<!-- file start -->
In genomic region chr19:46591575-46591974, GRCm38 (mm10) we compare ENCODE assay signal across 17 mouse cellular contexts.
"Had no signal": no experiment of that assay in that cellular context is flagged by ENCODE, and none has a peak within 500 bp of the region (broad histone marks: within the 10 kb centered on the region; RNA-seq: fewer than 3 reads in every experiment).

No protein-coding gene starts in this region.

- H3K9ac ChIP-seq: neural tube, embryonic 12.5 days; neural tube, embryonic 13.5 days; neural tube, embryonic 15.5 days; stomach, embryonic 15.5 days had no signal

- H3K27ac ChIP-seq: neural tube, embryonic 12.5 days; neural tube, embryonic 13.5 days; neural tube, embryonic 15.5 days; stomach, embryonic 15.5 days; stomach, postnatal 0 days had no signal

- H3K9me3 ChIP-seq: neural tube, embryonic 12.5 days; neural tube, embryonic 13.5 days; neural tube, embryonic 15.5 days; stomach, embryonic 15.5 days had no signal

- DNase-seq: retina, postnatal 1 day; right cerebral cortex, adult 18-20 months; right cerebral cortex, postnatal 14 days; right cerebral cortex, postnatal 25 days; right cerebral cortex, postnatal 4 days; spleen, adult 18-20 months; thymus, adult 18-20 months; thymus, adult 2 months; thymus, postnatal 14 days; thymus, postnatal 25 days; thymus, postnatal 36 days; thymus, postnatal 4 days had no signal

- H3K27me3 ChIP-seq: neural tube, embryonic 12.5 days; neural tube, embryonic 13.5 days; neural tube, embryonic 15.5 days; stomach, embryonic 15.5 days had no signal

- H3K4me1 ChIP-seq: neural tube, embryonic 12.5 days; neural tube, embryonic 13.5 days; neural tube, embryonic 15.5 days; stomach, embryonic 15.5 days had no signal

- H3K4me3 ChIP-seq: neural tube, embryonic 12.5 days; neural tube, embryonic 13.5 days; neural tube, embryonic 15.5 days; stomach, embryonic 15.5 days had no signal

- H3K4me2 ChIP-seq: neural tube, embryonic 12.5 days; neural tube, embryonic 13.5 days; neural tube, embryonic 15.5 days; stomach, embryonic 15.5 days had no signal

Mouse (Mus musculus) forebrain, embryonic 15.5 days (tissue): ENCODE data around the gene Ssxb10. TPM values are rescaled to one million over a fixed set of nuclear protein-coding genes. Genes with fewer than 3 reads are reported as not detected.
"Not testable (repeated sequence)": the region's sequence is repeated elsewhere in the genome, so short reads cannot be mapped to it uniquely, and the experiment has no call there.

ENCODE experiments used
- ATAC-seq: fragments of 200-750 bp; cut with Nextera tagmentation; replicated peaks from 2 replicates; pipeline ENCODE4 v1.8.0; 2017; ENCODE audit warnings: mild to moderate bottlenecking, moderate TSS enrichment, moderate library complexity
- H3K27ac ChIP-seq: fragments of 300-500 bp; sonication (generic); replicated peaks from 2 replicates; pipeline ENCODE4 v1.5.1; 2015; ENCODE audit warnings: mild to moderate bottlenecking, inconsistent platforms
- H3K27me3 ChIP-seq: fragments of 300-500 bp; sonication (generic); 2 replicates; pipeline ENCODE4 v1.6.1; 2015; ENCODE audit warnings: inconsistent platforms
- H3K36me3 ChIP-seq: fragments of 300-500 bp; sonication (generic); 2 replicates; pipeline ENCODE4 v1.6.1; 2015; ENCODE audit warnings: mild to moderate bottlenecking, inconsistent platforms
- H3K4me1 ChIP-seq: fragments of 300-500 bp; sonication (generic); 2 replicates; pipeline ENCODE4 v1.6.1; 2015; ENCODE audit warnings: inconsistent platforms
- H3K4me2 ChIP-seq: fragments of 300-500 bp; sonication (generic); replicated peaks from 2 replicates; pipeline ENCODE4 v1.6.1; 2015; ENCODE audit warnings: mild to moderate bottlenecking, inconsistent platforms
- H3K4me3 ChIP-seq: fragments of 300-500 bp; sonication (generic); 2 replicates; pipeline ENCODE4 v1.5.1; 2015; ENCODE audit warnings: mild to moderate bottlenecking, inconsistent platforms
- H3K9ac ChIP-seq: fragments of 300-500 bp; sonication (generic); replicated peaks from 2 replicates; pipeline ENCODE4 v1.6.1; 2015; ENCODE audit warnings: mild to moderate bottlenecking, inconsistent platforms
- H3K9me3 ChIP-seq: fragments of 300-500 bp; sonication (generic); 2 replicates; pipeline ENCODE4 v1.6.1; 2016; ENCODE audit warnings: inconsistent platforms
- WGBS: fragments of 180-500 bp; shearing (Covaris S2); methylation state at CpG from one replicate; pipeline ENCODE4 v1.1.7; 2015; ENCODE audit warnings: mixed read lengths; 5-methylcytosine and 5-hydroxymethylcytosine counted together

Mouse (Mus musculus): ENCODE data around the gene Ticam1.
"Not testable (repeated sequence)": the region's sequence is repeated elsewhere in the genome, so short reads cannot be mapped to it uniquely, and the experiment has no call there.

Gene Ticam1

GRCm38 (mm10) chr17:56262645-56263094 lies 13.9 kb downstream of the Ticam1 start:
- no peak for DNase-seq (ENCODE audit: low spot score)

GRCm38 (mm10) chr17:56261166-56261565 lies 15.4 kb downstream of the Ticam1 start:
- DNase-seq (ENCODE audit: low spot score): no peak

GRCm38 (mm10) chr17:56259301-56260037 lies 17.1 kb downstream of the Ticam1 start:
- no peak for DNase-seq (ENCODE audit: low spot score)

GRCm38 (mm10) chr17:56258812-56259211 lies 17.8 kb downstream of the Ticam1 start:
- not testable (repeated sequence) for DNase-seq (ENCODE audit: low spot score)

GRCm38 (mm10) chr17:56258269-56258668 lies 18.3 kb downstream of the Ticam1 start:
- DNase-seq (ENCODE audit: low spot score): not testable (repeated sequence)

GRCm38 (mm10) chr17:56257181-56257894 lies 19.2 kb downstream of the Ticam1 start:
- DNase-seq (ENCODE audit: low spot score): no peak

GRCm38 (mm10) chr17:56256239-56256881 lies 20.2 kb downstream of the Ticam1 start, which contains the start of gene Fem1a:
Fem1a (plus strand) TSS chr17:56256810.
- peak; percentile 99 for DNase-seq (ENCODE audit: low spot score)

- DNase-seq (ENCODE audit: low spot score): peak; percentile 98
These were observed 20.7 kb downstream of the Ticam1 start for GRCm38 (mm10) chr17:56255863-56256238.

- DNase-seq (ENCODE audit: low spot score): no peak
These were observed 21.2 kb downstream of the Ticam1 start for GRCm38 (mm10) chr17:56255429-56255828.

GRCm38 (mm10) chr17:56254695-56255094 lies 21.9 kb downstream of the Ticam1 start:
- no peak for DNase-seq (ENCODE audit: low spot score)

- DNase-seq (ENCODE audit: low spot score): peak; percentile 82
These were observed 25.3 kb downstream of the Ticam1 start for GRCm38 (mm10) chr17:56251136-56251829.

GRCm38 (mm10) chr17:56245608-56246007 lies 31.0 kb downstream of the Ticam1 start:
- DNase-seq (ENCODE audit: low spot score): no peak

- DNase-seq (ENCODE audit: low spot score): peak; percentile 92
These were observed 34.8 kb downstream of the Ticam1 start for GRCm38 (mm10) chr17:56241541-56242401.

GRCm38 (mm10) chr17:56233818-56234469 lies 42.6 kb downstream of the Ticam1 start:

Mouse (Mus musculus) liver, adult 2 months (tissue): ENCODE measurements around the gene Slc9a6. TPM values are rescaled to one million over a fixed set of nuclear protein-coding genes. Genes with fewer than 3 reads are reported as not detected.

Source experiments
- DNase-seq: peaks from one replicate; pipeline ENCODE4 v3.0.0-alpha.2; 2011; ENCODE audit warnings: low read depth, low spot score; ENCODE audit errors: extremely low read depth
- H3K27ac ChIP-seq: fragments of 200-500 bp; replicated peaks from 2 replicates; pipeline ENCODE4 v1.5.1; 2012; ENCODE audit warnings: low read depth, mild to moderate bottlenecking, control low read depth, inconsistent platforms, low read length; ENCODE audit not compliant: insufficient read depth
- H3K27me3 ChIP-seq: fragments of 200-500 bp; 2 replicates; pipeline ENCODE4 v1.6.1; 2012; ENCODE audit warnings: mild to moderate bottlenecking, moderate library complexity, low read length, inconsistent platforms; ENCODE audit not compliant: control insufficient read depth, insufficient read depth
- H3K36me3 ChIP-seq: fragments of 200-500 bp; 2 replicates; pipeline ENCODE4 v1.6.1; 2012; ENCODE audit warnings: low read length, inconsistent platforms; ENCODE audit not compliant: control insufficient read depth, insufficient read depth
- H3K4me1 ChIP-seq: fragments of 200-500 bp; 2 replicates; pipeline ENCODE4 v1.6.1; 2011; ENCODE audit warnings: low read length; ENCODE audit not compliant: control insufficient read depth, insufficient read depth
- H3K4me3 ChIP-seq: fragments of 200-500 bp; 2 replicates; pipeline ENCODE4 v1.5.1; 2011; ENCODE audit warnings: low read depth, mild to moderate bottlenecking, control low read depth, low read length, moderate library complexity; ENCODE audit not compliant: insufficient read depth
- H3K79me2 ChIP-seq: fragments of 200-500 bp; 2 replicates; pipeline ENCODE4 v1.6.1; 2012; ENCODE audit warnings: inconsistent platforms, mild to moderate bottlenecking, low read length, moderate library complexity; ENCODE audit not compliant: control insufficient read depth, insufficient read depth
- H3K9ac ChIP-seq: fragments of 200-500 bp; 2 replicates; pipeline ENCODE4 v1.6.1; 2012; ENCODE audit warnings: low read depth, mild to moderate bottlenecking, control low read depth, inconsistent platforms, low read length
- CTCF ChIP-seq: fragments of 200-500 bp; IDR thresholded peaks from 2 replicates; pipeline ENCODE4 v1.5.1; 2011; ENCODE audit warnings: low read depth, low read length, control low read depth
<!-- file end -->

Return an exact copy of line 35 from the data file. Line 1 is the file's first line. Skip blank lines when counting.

- not testable (repeated sequence) for DNase-seq (ENCODE audit: low spot score)